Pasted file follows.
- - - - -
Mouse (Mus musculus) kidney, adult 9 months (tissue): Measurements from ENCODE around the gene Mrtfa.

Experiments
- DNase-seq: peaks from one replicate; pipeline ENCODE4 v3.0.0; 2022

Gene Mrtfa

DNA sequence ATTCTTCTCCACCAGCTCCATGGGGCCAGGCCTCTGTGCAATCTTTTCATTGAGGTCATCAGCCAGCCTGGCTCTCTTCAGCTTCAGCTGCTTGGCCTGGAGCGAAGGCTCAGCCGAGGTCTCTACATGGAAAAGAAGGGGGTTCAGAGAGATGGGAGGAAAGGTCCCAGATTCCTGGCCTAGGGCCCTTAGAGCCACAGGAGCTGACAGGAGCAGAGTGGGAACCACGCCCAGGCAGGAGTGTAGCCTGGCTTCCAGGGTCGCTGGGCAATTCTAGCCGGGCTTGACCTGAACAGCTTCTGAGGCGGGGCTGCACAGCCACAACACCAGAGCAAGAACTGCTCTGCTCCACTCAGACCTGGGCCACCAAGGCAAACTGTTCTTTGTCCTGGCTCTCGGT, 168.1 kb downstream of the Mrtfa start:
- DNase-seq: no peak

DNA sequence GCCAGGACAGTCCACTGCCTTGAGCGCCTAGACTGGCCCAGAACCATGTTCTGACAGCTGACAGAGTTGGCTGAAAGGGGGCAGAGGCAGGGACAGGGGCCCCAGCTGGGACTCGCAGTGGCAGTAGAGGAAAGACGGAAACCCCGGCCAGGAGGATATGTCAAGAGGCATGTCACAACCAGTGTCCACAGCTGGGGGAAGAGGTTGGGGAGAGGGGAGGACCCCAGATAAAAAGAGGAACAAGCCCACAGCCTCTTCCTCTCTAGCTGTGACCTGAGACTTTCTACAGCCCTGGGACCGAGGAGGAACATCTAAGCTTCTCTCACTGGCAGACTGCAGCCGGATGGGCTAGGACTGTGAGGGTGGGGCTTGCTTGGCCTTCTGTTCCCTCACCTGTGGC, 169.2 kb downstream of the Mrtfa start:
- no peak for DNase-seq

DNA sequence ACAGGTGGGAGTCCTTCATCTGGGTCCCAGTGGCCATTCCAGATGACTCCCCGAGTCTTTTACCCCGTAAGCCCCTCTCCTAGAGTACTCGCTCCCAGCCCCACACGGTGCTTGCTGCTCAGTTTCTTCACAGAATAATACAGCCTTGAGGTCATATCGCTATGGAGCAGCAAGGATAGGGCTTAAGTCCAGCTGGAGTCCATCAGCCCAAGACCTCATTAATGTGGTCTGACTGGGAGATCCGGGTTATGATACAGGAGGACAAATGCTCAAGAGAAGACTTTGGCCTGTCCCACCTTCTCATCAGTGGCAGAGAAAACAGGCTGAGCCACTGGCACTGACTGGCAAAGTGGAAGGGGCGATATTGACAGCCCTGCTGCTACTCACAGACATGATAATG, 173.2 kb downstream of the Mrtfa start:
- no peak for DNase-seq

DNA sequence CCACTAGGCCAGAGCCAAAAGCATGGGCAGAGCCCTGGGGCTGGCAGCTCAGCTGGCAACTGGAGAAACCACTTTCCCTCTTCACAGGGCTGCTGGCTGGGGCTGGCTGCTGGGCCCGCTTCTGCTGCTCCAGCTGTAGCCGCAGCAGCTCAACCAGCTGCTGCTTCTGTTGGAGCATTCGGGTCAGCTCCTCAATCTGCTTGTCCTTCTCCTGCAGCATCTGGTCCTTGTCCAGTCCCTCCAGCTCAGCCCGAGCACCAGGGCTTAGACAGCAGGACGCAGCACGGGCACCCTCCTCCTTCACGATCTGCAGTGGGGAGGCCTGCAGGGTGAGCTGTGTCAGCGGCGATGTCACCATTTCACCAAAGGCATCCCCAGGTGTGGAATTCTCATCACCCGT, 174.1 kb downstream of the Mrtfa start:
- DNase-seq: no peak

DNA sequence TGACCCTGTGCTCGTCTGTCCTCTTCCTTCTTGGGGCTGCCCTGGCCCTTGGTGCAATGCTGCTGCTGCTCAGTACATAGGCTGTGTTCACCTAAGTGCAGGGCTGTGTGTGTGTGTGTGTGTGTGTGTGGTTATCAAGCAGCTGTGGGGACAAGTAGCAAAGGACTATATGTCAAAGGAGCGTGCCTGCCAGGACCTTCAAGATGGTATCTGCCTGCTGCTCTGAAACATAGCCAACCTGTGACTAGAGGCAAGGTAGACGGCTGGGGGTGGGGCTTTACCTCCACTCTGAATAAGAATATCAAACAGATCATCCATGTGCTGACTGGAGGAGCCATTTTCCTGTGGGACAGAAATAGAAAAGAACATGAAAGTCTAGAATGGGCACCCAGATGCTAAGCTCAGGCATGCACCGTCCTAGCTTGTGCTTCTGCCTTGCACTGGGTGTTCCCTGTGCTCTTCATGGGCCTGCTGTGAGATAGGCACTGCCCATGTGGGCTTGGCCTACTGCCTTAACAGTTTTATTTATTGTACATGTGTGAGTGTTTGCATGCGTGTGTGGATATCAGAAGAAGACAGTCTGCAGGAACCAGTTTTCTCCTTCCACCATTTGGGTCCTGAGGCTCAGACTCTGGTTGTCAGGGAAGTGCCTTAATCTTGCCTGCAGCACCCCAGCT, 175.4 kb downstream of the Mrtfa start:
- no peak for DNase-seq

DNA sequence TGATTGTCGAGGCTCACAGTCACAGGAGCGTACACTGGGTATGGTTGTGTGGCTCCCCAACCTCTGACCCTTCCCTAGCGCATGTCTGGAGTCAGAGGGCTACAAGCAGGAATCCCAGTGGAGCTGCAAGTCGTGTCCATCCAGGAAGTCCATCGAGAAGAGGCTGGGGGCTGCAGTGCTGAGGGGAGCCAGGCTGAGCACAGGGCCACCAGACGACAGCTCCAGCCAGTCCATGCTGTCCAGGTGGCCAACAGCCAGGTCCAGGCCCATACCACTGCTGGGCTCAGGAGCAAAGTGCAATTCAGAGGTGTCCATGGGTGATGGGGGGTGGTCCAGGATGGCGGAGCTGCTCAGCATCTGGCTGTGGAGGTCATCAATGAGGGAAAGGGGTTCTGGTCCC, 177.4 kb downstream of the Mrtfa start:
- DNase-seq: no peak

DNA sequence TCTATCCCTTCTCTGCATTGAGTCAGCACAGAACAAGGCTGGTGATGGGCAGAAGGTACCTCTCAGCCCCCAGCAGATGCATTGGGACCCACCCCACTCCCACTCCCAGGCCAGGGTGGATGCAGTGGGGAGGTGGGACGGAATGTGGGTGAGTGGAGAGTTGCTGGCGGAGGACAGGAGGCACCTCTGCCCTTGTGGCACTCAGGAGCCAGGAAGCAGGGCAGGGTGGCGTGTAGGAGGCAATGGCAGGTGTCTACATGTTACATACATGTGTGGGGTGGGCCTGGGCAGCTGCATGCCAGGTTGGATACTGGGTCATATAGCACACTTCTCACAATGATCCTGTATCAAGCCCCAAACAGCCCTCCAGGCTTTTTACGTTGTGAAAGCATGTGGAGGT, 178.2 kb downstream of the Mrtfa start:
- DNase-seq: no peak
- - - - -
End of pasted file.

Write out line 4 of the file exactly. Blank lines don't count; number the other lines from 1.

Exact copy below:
Gene Mrtfa